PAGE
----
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Co-design of Electronic and Silicon Photonic Integrated Circuits for Microwave Photonics and Data-Center Communications


Silicon photonics offer a low-cost platform for large-scale optical systems, and find applications in data-centers, long-haul optical networks, LiDAR, and RF/microwave photonics. RF photonic systems offer interference-tolerant, wideband radio systems in RF and millimeter-wave bands. This is feasible through analog optical links that take advantage of low loss and immune to electromagnetic interference fiber optical cables. Performance of such systems is characterized by spur-free dynamic range (SFDR). Most of current RF Photonic systems are based on LiNbO3 Mach-Zehnder modulators (MZM), which are expensive and difficult to fabricate in large volume. Silicon phonics, on the other hands, offer low cost low large scale integration, however the performance is below what LiNbO3 technology offers.

In this work, fundamental sources of nonlinearity in Silicon photonics MZMs are analyzed and characterized, and methods and techniques are proposed to overcome the limitations in order to design high SFDR silicon photonic based optical RF receivers. First, A SiGe low-noise distributed driver is co-designed for the SiP MZM to linearize and extend the bandwidth over which the SFDR remains high, by focusing on improving NF of the receiver. The RoF transmitter achieves 1-20 GHz bandwidth and an SFDR of 109 dB at 11 GHz. This is the highest SFDR demonstrated for a SiP technology without incorporating predistortion. Next, a distributed silicon-germanium (SiGe) HBT-based low-noise amplifier (LNA) is co-designed for linearization with a Silicon phonics MZM for a broadband RoF link. The SiGe LNA incorporates a distributed, tunable predistortion scheme that is inherently wideband and improves the third-order intercept point over an 18 GHz range. The assembled SiGe LNA and SiP MZM prototype demonstrates an SFDR as high as 120 dB at 9 GHz, a 14 dB improvement over previous SiP RF components or RoF links, and a record among Silicon photonic MZM based RoF systems.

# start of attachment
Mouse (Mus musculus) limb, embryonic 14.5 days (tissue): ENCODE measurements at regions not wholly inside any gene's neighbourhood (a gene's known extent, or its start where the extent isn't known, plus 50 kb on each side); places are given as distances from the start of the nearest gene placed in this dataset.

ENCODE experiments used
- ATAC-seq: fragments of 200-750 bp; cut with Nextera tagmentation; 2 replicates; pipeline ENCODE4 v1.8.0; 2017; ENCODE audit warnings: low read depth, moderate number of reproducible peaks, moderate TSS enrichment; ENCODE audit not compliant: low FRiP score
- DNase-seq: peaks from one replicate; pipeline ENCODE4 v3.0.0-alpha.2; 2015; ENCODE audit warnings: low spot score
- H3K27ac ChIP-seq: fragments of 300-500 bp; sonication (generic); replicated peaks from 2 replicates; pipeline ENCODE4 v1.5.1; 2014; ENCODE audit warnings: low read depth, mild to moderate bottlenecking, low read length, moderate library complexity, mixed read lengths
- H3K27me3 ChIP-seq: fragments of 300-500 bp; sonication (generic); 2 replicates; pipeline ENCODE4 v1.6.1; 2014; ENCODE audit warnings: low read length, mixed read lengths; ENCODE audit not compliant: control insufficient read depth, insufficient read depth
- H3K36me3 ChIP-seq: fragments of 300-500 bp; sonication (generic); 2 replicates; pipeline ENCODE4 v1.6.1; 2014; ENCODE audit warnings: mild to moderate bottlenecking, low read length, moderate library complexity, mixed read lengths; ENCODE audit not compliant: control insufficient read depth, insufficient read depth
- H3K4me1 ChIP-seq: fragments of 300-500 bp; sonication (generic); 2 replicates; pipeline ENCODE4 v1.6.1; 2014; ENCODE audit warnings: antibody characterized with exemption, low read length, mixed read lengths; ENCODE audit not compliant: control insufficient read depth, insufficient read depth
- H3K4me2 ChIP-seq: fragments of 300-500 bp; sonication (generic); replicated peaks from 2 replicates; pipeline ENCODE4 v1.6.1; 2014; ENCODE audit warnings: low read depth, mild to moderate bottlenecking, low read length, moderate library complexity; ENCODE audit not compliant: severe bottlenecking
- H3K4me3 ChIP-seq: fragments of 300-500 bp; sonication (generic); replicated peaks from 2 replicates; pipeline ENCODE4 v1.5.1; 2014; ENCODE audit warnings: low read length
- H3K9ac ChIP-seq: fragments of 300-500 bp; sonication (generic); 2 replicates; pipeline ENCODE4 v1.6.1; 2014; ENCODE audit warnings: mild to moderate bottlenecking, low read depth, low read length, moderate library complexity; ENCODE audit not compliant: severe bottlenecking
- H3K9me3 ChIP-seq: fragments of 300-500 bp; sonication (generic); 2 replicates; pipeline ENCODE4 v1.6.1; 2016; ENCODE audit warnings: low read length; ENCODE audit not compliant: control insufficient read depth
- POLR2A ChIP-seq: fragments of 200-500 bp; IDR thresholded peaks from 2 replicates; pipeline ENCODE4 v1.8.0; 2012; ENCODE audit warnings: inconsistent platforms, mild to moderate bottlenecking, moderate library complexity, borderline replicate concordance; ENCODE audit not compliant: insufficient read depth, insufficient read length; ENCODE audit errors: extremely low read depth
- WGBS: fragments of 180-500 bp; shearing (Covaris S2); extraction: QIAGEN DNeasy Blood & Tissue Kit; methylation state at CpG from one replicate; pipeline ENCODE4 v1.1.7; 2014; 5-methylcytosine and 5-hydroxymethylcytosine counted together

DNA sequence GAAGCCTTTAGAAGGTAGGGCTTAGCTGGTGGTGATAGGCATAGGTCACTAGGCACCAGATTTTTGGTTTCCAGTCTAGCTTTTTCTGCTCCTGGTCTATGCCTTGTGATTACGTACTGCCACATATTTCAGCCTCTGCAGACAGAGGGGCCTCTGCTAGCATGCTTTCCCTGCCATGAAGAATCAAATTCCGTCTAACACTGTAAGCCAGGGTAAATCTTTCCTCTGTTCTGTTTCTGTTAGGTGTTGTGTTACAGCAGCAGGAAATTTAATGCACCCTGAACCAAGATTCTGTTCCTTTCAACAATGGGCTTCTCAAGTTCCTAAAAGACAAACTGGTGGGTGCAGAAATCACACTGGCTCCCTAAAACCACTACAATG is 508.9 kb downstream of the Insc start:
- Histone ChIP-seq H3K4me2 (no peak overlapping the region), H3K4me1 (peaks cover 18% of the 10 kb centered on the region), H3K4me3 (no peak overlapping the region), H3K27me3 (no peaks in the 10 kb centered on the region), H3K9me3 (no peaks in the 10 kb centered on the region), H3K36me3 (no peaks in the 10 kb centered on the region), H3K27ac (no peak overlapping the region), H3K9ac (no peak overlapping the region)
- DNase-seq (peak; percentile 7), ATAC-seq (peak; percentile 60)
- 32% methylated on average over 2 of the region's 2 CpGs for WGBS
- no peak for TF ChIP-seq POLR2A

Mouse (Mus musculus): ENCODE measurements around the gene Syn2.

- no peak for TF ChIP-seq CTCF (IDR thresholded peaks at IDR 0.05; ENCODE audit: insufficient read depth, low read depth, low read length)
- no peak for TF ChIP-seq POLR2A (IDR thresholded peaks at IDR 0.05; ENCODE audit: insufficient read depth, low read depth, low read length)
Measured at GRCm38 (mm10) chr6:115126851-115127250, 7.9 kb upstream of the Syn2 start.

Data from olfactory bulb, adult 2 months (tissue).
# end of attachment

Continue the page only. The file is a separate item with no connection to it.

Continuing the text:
In the next part of dissertation, integration strategies of Silicon photonics are compared for compact, efficient integrated optical transmitters with CMOS drivers, to be used in coherent intra-data center optical link. An integrated optical transmitter, based on a CMOS driver and a silicon photonic segmented MZM with travelling wave segments, that operates to 50 Gb/s, is designed. The MZM consists of 4 traveling wave segments along a 3.2 mm length in a 90-nm Silicon Photonic technology. The broadband distributed amplifier is a pseudo-differential design with 3-stack driver stages to deliver sufficient voltage swing in a 45nm CMOS SOI technology. The optical eye is open to 50 Gb/s and indicates error-free operation to 30 Gb/s. The total circuit consumes 480 mW. Next, A fully integrated optical transmitter with 90-nm CMOS driver is presented. The novel design, based on a distributed amplifier merged in a travelling wave Mach-Zehnder modulator, maximizes area and bandwidth efficiency. Open optical eyes are measured up to 30 Gb/s for the first run implementation.

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